I am sure your old man would be proud of the way you turned out Malkie. I think more likely he would be sickened by your thoughtless words that dishonor men and women that sacrafice their lives so that others may live. Your cowardice alone is enough to make a father sick, but your hate speach and contempt for the people that fight would earn you a disownment I'm sure. Way to make him proud Malkie. Tell me, now that you are an old codger, what do you talk about with your friends having lived no kind of real life?
TheKingsRealm
January 24, 2006 | Unregistered CommenterJay
We talk about pantywaists like you. Then we roll up our sleeves and go for it "There were sixty towel-heads coming for me...I was out of ammo...my wingman was all shot up...I hadda do something quick...so I took out my Mickey Mouse penknife and I whittled me a cross...them mooslems kept coming...cowards that they are...they were almost on me ... "Allah Akbar!" they shouted and were just about to stab me to death with one of them curved daggers the cowardly bastards use when they caught a glimpse of my skirt and the nice panties I always wear when on a mission...and they fell about laughing. That's how I got the scar...I cut myself with the damn Mickey Mouse penknife."

Remember folks, the Jaybird says: "Do not make any personal attacks. If you criticize, please criticize with compassion, or if you agree with Malcolm, be uplifting and supportive. But please, don’t be crass."
TheQueensRealm
January 24, 2006 | Registered CommenterMalcolm Lambe
LOVE these stories Mal - this one and the 2 below! Will refrain from commenting on moronic opinions!
January 24, 2006 | Unregistered CommenterOzzie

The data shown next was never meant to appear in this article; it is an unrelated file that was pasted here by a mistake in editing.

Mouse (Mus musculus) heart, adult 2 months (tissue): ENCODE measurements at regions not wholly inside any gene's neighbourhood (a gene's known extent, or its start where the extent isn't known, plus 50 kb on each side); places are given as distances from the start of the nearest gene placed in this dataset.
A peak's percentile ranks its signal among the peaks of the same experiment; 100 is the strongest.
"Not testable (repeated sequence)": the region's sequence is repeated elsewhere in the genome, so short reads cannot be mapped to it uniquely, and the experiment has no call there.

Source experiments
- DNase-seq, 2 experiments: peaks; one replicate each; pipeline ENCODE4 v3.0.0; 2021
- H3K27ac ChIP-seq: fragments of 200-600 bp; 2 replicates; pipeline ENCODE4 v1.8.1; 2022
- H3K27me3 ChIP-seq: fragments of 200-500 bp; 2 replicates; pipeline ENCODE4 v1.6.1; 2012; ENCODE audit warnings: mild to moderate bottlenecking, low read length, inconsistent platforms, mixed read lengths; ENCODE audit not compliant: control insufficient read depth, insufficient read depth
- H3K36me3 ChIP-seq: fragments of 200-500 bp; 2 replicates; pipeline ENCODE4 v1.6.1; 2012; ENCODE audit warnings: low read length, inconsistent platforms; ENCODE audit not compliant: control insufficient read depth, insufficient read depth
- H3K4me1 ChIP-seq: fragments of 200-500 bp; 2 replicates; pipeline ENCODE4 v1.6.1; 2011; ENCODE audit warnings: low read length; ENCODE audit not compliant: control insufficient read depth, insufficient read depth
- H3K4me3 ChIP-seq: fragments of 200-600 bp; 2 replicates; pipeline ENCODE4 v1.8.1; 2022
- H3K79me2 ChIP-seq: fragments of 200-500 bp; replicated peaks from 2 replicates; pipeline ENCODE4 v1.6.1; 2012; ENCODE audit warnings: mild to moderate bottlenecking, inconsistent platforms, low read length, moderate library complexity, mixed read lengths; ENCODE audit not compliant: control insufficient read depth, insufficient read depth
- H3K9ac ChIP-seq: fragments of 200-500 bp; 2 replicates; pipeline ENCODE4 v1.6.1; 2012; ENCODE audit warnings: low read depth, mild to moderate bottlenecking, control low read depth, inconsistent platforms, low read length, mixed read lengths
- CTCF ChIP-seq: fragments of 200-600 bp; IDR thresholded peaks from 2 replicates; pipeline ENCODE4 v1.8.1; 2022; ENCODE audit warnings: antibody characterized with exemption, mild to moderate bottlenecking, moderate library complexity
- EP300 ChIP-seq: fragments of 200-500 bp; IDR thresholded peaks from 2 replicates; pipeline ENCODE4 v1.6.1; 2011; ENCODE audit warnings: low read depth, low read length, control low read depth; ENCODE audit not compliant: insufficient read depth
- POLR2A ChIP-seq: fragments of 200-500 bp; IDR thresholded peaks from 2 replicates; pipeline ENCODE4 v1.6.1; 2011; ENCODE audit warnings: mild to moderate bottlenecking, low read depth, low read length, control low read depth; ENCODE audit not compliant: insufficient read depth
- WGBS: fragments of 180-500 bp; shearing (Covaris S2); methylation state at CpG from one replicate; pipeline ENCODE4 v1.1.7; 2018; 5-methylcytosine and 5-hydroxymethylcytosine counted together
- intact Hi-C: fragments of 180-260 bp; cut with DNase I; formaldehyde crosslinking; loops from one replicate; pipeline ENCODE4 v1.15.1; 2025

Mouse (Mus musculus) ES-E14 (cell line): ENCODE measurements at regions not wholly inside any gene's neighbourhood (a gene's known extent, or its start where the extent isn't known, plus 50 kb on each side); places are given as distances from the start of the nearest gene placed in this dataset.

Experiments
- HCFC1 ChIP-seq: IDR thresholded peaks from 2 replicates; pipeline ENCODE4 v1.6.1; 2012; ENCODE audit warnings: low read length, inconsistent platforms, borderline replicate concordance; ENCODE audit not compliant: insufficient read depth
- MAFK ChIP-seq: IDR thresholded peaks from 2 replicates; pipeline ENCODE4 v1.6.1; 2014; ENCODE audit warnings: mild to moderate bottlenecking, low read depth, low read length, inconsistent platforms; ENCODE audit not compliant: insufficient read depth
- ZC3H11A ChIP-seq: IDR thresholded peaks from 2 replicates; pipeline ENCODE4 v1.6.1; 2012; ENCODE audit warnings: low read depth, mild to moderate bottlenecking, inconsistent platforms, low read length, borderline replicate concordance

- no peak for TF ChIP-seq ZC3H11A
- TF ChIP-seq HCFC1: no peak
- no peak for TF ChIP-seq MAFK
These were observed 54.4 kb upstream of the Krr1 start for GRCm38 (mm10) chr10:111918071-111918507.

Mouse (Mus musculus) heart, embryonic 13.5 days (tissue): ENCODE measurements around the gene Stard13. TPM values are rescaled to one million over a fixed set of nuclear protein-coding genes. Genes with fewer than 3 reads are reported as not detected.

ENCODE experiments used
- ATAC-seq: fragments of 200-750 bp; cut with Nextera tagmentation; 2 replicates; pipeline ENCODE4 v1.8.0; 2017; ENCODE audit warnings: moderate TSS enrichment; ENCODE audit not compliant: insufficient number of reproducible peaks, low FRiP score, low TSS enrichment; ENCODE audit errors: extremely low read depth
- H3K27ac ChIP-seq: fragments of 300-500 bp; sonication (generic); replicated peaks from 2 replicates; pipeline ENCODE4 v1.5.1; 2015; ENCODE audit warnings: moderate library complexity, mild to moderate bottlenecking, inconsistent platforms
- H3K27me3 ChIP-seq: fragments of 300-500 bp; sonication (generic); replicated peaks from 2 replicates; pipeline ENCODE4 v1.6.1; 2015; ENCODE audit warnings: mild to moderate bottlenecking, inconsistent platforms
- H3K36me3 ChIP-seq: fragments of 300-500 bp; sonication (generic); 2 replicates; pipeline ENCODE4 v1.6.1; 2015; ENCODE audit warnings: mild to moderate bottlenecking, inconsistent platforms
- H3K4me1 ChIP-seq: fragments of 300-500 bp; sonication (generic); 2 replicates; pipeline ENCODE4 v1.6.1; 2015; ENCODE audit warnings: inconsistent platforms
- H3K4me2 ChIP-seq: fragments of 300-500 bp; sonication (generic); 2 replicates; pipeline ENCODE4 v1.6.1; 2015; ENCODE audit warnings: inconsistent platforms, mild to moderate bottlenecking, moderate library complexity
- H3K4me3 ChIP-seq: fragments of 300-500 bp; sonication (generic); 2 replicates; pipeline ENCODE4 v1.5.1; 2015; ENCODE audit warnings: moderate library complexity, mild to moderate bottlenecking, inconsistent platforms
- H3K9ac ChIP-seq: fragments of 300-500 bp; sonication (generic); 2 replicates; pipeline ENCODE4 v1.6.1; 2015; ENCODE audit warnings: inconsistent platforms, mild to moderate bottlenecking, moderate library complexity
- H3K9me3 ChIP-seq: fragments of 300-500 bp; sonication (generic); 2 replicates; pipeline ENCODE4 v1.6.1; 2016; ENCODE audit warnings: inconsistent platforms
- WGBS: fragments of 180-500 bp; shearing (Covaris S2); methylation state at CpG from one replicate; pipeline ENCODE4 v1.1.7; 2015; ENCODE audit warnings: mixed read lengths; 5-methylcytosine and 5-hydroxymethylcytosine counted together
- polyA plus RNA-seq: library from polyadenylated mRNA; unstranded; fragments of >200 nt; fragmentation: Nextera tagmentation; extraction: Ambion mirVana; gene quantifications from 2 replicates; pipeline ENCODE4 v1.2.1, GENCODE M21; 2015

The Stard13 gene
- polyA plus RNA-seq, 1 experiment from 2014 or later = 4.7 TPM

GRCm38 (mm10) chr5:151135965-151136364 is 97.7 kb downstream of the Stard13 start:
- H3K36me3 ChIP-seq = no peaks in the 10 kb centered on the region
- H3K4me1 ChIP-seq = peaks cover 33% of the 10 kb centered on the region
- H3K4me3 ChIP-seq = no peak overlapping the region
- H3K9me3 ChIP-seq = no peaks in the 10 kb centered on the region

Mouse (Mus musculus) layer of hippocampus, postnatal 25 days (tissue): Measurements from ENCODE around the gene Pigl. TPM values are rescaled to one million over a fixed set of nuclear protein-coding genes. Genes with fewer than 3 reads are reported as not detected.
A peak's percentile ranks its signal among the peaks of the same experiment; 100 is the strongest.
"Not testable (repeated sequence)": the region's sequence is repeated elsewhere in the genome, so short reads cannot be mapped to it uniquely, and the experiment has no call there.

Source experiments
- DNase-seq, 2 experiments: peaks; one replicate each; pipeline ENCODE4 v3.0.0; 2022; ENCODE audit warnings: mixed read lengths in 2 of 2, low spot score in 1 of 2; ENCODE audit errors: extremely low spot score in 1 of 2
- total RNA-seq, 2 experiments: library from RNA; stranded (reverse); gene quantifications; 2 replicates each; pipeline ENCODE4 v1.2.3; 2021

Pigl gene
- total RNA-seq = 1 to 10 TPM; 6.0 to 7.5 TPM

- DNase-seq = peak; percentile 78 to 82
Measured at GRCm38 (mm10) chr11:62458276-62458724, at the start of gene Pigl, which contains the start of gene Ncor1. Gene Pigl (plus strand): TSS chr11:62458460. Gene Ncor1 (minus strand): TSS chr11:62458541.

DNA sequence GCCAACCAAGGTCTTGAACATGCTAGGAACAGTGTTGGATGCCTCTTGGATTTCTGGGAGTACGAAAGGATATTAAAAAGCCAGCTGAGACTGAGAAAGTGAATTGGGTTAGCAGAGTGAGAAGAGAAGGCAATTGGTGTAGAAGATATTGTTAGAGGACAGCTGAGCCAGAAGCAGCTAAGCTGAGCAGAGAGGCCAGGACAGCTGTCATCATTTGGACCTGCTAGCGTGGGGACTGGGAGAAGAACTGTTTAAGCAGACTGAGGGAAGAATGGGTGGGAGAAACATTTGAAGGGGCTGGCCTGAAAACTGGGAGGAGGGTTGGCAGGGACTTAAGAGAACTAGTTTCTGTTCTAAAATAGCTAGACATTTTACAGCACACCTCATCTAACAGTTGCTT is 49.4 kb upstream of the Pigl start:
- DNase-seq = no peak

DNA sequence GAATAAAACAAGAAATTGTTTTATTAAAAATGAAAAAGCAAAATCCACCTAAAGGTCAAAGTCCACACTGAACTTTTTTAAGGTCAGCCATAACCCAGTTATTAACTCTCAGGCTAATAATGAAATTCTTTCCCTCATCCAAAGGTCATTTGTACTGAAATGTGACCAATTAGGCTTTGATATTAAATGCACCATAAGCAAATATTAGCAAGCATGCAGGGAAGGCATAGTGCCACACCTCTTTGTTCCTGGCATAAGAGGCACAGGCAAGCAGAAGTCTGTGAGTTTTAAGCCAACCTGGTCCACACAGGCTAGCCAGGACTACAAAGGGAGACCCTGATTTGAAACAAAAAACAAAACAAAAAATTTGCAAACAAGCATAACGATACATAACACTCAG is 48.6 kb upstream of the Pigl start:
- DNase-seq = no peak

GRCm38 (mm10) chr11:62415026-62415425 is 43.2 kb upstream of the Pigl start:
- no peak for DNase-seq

Thanks for the article Lambe, as you know my grandfather didn't make it back home.
Good Stuff :)
January 25, 2006 | Unregistered CommenterRob Byrnes
Good one, thanks for this. I've read Weary Dunlop's book and many others, and still know a few old Changi POWs. It's well known that Aussies did better because of mateship. The Poms were too rigidly hierarchical and their officers largely did *not* share their men's deprivations (any Aussie officer who tried that lurk usually ended up dead). The Yanks went in for trading food to the point that if one 'owed' too much, the others would let him die. Our fellas got through because they shared everything.
January 25, 2006 | Unregistered CommenterLou
Jay, you just proved you're no soldier and haven't ever seen sustained active duty under combat conditions. I never met a single member of defence personnel who, having been actively involved, wasn't totally anti-war afterwards. I have seen Vietnam vets friends weep in front of tv news of other wars. I know you don't read (or spell) but do try, once in your life, to read at least one book of letters or war stories by soldiers.
January 25, 2006 | Unregistered CommenterLou
Once again lou, you speak with no authority or knowledge of a subject. I have seen the elephant and I have seen horrors. If you read my blog you would know that. Tell me...You make it seam like every single soldier that has seen combat is anti war, yet I know men that have been in three wars on three continents and yet re enlist. Maybe you just hang out in the loser bars and talk to the wrong kinds of me. No soldier ever, ever wants to see another man die, or touch another mans blood. A man who does is not a soldier. But the soldier knows that with out fighting the alternative is worse. Just look at how the Algerians took the French occupation for years, and then when they finally stood up to the Frence, the French dropped their rifles and ran. The Algerians were not blood thirsty, they just wanted their country back, and it was their soldiers willing to stand up and fight. Maybe it was their women with rolling pins, but same thing. Think before speaking Lou.
January 25, 2006 | Unregistered CommenterJay
"they just wanted their country back, and it was their soldiers willing to stand up and fight." you mean like in Iraq, Jaybird? Do you know your stuff on Algeria, you frog-basher you? Seems to me you don't really know much about anything. Except maybe the back catalogue of Action Man figures. It's a wonder you're still standing the way you keep shooting yourself in the foot. BTW what was your rank in the regular army Queenie Boy?
January 25, 2006 | Unregistered Commenterlambe, paris